Strategies to lower the indoor COVID risk

As the world awaits the development of the COVID-19 vaccine, people are struggling to comply with the standard protocols to control the spread. With winters approaching, people are forced to spend the majority of their time playing indoors activities,which increases the challenges to prevent transmissions.

At the 73rd annual meeting of the American Physical Society Division of Fluid Dynamics,the scientist presented the concept of controlling the infection through aerodynamics. The study findings suggested strategies to lower the risk by employing techniques to regulate the internal environment.

Previously, the focus of the researchers was to limit the aerosol transmission as it was identified as the main transmission route. Thus, it was documented that coughing and sneezing of fast propelling air droplets in an enclosed space increased the risk of infection. Wiliam Ristenpart, a chemical engineer reported, “ the people shouting and speaking loudly produced large-sized infected droplets compared to the normal voice or coughing.

Interestingly, compared to influenza, many authors implied the SARS COV transmission through the dust particle, considering it a greater form of risk. Furthermore, Kumar and Hertzberg investigated the other sources of infection such as musical instruments. The findings indicated that instruments with wet vibrating surfaces increased the risk for a transmission unless the bell areas are covered. Thus, keeping in mind the risk, researchers devised strategies for live orchestras with large filters and recommended a considerable distance from the audience to lower the risk.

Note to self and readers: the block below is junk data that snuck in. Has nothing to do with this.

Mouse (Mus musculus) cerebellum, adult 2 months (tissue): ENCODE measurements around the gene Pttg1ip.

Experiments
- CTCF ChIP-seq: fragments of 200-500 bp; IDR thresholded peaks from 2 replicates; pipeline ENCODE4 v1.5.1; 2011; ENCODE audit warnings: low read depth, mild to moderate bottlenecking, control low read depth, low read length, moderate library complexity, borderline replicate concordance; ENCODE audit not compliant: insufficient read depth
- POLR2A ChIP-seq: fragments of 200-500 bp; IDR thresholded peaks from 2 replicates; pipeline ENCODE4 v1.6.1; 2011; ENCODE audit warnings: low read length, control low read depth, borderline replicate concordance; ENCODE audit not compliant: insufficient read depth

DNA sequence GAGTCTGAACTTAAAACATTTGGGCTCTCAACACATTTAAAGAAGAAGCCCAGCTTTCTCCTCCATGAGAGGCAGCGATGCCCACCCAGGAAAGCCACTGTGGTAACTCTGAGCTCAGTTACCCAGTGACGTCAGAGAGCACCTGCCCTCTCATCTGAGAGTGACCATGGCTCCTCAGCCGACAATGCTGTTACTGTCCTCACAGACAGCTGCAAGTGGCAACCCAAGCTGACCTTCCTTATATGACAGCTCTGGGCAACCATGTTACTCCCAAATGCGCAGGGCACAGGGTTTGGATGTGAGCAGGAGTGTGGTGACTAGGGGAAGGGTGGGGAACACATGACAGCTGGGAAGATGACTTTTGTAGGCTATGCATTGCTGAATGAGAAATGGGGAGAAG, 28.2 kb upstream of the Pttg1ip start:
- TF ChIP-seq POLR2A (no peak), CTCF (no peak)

Recently, Bazant and Bush proposed a new safety guidelines application, which would allow the peoples to estimate the amount of risk by measuring the room size,ventilation, face-covering and duration of exposure. Moreover, Kramer and Wang invested efforts to recreate a proper protocol to avoid the infection spread among the employees in an enclosed area and during traveling. The authors reported, “ the best strategy in such enclosed areas is opening windows and doors, which would allow sufficient airflow to reduce the risk for infection.

‘Hence, understanding better flow dynamics would yield smarter strategies to reduce transmission.’

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